Flashcards in Infective Endicarditis Deck (13):
Pathophysiology of infective endocarditis?
Becteraemia with bacterial lodging in damaged endocardium, most commonly an infected valve. The valve becomes inflamed, eroded, and a vegetation develops
Dental procedures, invasive investigations
Which bacteria is usually responsible?
Step. Viridans is most common but others such as staph. a and chlamydia may be responsible
How does acute endocarditis present?
Acute febrile Illness, ischeamia in toes and fingers, changing murmurs and valve incompetence
Presentation of subacute endocarditis?
Longer illness, intermittent fever, sweats, malaise, weight loss, splinter haemorrhages (caused by circulating immune complexes), changing murmur, finger clubbing, Roth spots (retinal haemorrhages with pale centres), janeway lesions, café au lait spots
Duke criteria are used for diagnosis, how many need to be met?
Two major, one major and 3 minor or 5 minor
Major criteria include?
+ve blood culture for a causative bacteria in inf endocarditis evidence of vegiatation or new regurgitation on echocardiogram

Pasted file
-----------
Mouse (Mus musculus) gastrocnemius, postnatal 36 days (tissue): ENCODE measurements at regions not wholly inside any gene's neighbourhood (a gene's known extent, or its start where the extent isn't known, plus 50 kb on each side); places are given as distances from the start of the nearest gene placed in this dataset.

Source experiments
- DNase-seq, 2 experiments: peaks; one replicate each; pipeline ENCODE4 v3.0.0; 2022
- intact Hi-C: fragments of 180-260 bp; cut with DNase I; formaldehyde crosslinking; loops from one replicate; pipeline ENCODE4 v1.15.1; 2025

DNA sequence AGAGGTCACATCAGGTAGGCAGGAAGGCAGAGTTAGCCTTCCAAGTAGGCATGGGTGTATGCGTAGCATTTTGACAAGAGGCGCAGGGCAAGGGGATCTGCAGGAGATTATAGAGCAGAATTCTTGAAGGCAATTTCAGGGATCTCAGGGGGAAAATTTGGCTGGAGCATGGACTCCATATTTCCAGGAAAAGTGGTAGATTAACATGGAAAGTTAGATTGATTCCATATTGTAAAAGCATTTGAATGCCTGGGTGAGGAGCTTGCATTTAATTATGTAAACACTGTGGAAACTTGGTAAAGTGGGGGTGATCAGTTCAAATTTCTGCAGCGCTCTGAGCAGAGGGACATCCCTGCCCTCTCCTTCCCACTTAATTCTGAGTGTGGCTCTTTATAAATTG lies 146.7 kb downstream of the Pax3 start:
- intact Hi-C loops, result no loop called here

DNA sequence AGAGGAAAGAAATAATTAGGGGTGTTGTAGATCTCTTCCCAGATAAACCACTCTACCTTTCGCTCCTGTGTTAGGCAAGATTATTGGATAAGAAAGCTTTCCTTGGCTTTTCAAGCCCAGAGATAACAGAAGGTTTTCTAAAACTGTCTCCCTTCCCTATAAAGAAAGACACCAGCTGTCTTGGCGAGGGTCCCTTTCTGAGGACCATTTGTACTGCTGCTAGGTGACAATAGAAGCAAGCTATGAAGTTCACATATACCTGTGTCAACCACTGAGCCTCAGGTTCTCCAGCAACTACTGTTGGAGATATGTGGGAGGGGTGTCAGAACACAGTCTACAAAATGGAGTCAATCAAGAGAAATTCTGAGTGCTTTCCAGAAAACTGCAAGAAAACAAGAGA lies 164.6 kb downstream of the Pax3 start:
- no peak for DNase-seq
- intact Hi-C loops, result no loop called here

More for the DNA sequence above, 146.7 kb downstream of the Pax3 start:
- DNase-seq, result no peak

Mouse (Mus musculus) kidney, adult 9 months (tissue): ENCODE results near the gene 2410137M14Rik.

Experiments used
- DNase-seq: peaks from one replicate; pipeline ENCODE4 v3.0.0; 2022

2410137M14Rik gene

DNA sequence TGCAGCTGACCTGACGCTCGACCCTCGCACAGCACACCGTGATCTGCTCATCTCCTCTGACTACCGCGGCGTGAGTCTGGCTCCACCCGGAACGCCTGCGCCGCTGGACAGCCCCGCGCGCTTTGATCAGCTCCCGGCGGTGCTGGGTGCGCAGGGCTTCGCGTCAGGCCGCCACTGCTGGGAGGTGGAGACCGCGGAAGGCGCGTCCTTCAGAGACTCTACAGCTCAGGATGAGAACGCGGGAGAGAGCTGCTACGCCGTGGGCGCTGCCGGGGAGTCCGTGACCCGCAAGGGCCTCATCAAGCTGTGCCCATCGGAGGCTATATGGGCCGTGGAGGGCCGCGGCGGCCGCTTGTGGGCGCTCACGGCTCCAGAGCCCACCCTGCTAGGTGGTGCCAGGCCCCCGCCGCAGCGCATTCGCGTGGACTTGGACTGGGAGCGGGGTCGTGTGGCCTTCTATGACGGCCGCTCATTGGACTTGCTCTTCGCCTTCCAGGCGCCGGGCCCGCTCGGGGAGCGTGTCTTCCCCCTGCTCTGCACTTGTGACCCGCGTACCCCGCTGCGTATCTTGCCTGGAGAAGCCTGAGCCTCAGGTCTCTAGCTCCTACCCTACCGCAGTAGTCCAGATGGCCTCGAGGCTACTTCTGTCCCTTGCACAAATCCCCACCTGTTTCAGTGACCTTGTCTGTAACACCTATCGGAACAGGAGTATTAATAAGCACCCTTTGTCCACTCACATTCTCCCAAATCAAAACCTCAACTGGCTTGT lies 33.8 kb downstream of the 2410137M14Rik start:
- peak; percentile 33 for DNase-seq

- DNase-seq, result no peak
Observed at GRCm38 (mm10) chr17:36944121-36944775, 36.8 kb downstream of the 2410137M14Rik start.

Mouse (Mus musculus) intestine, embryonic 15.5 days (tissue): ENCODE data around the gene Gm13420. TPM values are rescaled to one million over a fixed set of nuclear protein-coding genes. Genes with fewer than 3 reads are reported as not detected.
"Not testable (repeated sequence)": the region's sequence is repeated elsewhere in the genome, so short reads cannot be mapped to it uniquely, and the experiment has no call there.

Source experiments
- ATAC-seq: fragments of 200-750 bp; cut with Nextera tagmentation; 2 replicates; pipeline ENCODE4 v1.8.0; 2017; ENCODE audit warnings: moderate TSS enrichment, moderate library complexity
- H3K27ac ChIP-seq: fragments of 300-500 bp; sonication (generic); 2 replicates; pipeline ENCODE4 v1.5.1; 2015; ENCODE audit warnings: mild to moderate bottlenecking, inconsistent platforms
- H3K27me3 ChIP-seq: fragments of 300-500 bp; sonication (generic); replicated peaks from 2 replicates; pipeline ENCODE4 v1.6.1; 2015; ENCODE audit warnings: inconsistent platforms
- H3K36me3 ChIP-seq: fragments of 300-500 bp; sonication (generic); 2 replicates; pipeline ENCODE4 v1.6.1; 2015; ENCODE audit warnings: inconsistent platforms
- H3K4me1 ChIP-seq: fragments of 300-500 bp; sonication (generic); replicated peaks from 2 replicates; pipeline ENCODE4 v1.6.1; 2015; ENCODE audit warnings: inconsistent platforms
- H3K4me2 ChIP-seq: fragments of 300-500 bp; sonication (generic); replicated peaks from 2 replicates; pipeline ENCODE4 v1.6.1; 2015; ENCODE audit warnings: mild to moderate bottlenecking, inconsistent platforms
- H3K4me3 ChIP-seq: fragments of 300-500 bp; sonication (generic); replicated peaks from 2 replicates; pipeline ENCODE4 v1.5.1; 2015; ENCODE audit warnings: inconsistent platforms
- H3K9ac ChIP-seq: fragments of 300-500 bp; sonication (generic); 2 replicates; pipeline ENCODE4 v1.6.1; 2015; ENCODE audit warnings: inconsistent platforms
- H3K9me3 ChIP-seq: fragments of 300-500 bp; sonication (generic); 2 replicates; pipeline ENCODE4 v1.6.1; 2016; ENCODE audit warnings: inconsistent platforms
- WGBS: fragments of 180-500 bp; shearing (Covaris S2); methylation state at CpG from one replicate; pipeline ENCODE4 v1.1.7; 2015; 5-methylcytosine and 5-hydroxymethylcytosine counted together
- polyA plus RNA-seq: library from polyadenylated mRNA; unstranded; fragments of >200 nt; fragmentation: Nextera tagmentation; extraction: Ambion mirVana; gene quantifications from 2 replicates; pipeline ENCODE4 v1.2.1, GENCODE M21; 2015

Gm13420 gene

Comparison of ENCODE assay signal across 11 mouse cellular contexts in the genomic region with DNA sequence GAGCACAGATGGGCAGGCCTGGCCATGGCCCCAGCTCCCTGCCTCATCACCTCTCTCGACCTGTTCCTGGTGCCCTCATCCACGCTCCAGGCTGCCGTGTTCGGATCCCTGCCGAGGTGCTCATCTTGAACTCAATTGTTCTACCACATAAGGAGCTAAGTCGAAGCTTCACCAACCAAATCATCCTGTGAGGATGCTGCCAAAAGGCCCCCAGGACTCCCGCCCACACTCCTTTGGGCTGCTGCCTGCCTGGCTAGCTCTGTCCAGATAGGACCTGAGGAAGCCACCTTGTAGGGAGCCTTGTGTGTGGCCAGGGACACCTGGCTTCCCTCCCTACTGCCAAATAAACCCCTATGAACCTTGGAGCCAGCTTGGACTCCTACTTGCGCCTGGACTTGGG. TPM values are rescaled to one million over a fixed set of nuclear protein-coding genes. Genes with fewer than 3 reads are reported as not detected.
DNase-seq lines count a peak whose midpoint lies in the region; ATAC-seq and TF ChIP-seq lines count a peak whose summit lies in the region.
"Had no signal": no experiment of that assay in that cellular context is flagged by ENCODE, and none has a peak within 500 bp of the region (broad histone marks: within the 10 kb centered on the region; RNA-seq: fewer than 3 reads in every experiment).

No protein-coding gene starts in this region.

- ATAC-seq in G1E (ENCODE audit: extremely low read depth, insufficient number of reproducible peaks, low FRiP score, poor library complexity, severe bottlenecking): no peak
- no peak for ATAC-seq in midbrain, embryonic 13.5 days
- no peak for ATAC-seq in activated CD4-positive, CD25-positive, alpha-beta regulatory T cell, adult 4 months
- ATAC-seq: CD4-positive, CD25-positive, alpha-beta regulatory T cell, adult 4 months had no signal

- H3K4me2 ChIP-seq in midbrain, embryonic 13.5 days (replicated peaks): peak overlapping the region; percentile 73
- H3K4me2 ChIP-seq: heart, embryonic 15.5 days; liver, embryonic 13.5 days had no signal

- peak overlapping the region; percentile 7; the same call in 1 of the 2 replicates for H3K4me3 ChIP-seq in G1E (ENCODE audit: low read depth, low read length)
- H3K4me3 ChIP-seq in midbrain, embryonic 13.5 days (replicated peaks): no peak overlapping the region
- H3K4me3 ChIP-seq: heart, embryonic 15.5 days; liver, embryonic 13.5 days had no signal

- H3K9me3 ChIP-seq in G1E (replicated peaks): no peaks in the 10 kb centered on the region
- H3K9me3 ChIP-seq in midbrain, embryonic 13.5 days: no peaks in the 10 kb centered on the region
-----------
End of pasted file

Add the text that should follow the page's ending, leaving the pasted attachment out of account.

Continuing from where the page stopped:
Minor criteria are?
Predisposing heart problem, persisting fever over 38 degrees, vascular phenomenon (splinter hs), immunological (Roth spots), +ve blood culture for a non assoc bacteria! consistant echo
Multiple blood cultures from different sites and times, FBC (low Hb high WBC), raised CRP and ESR, echo (vegiatation a or regurg), ECG
If haemodynaiclly unstable where are patients kept
What is the management?
Key is identification of organism and antibiotics against it. Burst guess antibiotics are benzyl penicillin and gentamicin at least 3 weeks IV but therapy as a whole at least 6 weeks
What surgery may have to be done if there is valve damage?